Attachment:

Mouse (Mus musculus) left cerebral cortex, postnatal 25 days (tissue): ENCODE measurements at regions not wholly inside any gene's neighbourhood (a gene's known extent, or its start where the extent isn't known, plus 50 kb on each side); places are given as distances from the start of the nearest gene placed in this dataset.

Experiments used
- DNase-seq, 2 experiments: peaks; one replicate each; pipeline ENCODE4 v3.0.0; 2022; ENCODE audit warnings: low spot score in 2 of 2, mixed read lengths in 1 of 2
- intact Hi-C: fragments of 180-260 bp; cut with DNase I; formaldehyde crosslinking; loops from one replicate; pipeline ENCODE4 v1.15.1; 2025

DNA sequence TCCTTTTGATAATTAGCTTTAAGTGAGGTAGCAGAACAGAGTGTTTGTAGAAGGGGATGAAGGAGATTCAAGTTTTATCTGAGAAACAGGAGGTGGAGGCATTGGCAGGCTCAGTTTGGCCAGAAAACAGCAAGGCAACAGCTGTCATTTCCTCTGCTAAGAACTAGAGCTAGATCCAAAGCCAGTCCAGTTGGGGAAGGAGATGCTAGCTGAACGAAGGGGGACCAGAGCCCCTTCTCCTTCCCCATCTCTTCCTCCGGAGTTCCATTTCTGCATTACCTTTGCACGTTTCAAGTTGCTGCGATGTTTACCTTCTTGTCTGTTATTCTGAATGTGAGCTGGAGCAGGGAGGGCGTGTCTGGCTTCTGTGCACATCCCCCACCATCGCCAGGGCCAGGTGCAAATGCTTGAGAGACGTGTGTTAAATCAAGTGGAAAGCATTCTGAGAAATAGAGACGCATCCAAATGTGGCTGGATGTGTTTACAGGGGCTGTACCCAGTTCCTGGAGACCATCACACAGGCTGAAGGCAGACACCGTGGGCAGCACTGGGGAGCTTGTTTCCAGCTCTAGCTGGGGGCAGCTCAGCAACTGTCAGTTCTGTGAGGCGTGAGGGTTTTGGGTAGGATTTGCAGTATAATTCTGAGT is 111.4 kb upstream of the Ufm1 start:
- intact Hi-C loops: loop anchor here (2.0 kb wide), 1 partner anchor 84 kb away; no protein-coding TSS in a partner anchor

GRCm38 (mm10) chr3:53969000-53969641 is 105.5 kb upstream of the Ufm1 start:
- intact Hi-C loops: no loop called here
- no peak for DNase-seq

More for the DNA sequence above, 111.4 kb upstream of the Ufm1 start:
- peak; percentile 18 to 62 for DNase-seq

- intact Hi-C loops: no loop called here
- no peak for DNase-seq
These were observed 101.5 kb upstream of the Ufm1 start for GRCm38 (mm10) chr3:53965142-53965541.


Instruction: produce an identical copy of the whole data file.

Mouse (Mus musculus) left cerebral cortex, postnatal 25 days (tissue): ENCODE measurements at regions not wholly inside any gene's neighbourhood (a gene's known extent, or its start where the extent isn't known, plus 50 kb on each side); places are given as distances from the start of the nearest gene placed in this dataset.

Experiments used
- DNase-seq, 2 experiments: peaks; one replicate each; pipeline ENCODE4 v3.0.0; 2022; ENCODE audit warnings: low spot score in 2 of 2, mixed read lengths in 1 of 2
- intact Hi-C: fragments of 180-260 bp; cut with DNase I; formaldehyde crosslinking; loops from one replicate; pipeline ENCODE4 v1.15.1; 2025

DNA sequence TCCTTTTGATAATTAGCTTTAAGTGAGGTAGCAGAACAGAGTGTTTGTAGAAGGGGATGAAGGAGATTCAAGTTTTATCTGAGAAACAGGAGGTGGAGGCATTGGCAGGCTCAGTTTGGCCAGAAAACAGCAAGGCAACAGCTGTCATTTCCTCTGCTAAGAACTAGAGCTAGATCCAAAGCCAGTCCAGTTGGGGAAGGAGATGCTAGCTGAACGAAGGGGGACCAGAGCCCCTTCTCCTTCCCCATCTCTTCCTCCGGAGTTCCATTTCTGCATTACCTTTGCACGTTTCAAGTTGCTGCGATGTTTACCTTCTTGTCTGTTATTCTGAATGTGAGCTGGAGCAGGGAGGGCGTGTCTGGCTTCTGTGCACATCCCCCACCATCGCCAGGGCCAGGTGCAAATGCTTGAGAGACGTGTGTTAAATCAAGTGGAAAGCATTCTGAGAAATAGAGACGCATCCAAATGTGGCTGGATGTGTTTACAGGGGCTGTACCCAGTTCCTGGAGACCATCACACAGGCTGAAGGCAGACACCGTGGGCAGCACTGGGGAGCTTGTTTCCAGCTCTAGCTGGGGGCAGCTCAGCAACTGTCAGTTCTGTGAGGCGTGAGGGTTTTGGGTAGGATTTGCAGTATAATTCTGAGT is 111.4 kb upstream of the Ufm1 start:
- intact Hi-C loops: loop anchor here (2.0 kb wide), 1 partner anchor 84 kb away; no protein-coding TSS in a partner anchor

GRCm38 (mm10) chr3:53969000-53969641 is 105.5 kb upstream of the Ufm1 start:
- intact Hi-C loops: no loop called here
- no peak for DNase-seq

More for the DNA sequence above, 111.4 kb upstream of the Ufm1 start:
- peak; percentile 18 to 62 for DNase-seq

- intact Hi-C loops: no loop called here
- no peak for DNase-seq
These were observed 101.5 kb upstream of the Ufm1 start for GRCm38 (mm10) chr3:53965142-53965541.